Dear Michael: My wife died years ago and I have been remarried for twenty-seven years. When we married, we had a prenuptial agreement regarding the ownership of our property. Does this agreement still stand up today even though we've been married so long? In addition, I would like to make certain my spouse has adequate income – my health isn't the greatest – in the event of my death without leaving her so much of the assets that her kids will end up with more than my kids of my estate? I'm not worried about a divorce. I just worry I've got things handled in case my wife outlives me. – Love, Round Two.

Dear Love: Regarding the prenuptial agreement from twenty-seven years ago, you'll have to go dig it out and take a look at what was excluded from any divorce or rights waived upon in the original document.

Normally, there is a specific page on the last page or pages listing all of the assets each spouse disclaimed in the event of a divorce or a death. Once you have that in hand, and I hope it wasn't a 'generic description' we can do some additional questions to see how this agreement stands up today.

The most common mistake people make, with maintaining a prenuptial agreement, is setting up a joint checking account. For convenience and ease, many people set up such an account after a marriage. In a prenuptial agreement, the problem isn't the account – it's what expenses you may have paid from this account.

In other words, have you paid any land taxes on land that was waived in your prenup? Any insurance paid upon the property? Any expenses paid for the care and maintenance of the property? These are all considered to be costs of ownership, and if these costs were paid from a joint account, many widows or widowers (or their estates) would claim that if they paid the costs of taxes, insurance, upkeep or other parts of ownership, then they are entitled to the assets. This might occur even though this spouse's name never appeared on any of the checks written, any of the deposits, or any other reason than it was a 'joint account'. When you spend from any 'joint' account, you are spending both or your money.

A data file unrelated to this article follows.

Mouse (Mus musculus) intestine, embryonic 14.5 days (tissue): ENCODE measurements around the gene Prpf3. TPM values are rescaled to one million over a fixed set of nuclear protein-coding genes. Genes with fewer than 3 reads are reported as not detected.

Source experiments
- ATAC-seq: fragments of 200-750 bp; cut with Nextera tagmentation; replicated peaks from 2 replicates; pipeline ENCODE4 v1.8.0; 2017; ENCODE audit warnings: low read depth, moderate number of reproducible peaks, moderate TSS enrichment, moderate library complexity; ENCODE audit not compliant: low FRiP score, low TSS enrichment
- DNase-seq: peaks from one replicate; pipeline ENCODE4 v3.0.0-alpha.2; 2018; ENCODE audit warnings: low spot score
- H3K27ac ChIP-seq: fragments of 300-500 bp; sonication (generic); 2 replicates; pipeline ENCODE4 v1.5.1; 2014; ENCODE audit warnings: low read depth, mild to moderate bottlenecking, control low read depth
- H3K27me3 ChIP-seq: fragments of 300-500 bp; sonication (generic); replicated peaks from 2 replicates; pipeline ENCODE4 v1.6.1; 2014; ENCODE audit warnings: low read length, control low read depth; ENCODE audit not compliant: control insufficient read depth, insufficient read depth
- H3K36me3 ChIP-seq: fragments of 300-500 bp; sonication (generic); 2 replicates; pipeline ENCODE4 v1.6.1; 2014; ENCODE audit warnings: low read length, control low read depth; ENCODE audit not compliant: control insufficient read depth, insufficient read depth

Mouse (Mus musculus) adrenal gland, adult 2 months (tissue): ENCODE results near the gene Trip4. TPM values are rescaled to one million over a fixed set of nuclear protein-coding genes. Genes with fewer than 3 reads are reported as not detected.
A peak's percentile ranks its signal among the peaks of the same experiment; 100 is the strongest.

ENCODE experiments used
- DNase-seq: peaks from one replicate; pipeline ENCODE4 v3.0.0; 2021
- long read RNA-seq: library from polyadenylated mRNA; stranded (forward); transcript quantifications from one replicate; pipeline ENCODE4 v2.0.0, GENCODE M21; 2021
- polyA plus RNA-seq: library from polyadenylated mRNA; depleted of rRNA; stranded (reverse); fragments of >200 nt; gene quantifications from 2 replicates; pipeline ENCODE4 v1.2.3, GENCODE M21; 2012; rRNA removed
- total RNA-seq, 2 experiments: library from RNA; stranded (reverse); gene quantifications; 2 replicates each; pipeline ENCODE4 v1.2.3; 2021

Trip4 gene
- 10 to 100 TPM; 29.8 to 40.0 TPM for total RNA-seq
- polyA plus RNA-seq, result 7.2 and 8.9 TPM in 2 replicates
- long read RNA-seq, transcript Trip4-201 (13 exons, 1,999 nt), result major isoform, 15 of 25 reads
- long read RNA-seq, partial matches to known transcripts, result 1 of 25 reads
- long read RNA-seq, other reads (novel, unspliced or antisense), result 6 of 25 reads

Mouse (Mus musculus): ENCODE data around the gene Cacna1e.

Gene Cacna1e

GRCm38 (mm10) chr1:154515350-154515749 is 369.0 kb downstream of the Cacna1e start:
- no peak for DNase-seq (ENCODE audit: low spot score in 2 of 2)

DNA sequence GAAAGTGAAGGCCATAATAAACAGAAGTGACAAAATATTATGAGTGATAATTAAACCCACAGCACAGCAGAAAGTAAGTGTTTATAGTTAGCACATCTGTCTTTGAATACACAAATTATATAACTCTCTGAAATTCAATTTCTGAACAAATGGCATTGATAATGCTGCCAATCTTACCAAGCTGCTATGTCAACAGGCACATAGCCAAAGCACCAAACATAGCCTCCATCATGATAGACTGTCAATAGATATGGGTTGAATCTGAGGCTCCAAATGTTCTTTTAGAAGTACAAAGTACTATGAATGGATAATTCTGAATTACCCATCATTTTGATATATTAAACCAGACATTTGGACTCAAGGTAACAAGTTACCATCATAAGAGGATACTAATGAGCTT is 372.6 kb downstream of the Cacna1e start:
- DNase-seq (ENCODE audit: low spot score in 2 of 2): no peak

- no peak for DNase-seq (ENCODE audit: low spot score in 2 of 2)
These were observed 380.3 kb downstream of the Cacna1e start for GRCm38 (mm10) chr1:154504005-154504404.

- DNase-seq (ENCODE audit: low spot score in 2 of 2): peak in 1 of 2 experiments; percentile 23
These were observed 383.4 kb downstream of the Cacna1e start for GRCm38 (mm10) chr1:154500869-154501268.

Many people also set up other instruments to pass property to their children and bypass a spouse. You can set up Payment on Death on checking, savings, etc., you can have beneficiary designations on life insurance proceeds or annuities, retirement plans and pensions…..however, if these items were not mentioned in your prenup agreement, your spouse, in most states, is entitled to claim one-third to one-half of these assets even though you've specifically not included her.

Most states still have marital laws that allow the surviving spouse to claim one-third to one-half of the decedent spouse's estate – regardless of your beneficiary designations.

You cannot set up a beneficiary designation that will supersede the codified law of any given state on assets acquired after the marriage or not included in the prenup agreement.

Remember, it might not be your actual spouse who is making the claim upon your death. Many times when one spouse dies, the other's health may decline and they need long-term care. Even though you may have died last year, Medicaid has the right to step in and make claim on your spouse's behalf the one-third to one-half right to the property passed to your children to pay for her long term care costs.

Medicaid rectified this problem back in the 1980's when it was not uncommon for one spouse in the nursing home to divorce his or her spouse so they would be indigent and would qualify for Medicaid benefits. Medicaid said 'not so fast' and began claiming for the spouse in the home, ostensibly on the behalf spouse needing care, to pay for their long-term care costs. The same is true if you bypass your spouse when you die because of their health issues. You'll need to hope your done and gone for five years before Medicaid will be out of the picture.

The other wild card may be the children of your second spouse who feel they have a legal claim to any of the assets. Let's say your wife becomes senile within a few years after your passing and names one of her children as power of attorney. Again, any assets not listed in the prenup are subject to scrutiny by the person acting in your spouse's behalf. It's maybe not moral – but unfortunately, it's legal to seek spousal assets in the event of a death.

One would believe after you've been married twenty-seven years, you trust your spouse completely. Remember, most problems don't come from a spouse after this period of time – they usually come from some source who is 'looking on behalf of your spouse' for assets.

In order to really protect these assets, you'll need a postnuptial agreement – which is the same as a prenuptial agreement – only after the marriage. Your wife can still waive her rights to any assets acquired before or during your marriage at any time – as long as she's competent. It's also a great way to find out just how strong your marriage really is – if the agreement comes sailing out of the house shortly before you yourself come sailing out, you might find problems you didn't know you had.

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